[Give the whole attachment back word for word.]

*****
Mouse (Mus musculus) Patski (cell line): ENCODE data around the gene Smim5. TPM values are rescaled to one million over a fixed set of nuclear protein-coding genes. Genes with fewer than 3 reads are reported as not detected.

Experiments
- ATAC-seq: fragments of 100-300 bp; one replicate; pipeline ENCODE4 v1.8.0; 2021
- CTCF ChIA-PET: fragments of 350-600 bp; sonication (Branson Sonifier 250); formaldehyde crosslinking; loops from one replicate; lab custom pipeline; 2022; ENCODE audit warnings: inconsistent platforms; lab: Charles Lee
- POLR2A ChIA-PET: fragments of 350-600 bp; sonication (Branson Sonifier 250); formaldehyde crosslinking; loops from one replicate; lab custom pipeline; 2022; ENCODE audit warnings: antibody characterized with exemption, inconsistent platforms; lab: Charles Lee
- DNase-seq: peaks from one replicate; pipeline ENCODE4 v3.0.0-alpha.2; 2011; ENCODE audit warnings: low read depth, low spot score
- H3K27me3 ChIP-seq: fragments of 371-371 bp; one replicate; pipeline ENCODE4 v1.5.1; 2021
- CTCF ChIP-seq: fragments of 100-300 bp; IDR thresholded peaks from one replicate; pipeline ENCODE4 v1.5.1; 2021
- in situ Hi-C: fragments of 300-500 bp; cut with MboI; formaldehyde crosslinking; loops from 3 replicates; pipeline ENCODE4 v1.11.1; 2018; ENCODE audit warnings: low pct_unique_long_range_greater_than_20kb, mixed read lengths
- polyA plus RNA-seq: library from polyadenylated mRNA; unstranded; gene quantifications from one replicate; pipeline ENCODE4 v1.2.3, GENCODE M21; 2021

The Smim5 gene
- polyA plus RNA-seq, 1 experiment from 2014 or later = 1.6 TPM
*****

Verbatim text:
Mouse (Mus musculus) Patski (cell line): ENCODE data around the gene Smim5. TPM values are rescaled to one million over a fixed set of nuclear protein-coding genes. Genes with fewer than 3 reads are reported as not detected.

Experiments
- ATAC-seq: fragments of 100-300 bp; one replicate; pipeline ENCODE4 v1.8.0; 2021
- CTCF ChIA-PET: fragments of 350-600 bp; sonication (Branson Sonifier 250); formaldehyde crosslinking; loops from one replicate; lab custom pipeline; 2022; ENCODE audit warnings: inconsistent platforms; lab: Charles Lee
- POLR2A ChIA-PET: fragments of 350-600 bp; sonication (Branson Sonifier 250); formaldehyde crosslinking; loops from one replicate; lab custom pipeline; 2022; ENCODE audit warnings: antibody characterized with exemption, inconsistent platforms; lab: Charles Lee
- DNase-seq: peaks from one replicate; pipeline ENCODE4 v3.0.0-alpha.2; 2011; ENCODE audit warnings: low read depth, low spot score
- H3K27me3 ChIP-seq: fragments of 371-371 bp; one replicate; pipeline ENCODE4 v1.5.1; 2021
- CTCF ChIP-seq: fragments of 100-300 bp; IDR thresholded peaks from one replicate; pipeline ENCODE4 v1.5.1; 2021
- in situ Hi-C: fragments of 300-500 bp; cut with MboI; formaldehyde crosslinking; loops from 3 replicates; pipeline ENCODE4 v1.11.1; 2018; ENCODE audit warnings: low pct_unique_long_range_greater_than_20kb, mixed read lengths
- polyA plus RNA-seq: library from polyadenylated mRNA; unstranded; gene quantifications from one replicate; pipeline ENCODE4 v1.2.3, GENCODE M21; 2021

The Smim5 gene
- polyA plus RNA-seq, 1 experiment from 2014 or later = 1.6 TPM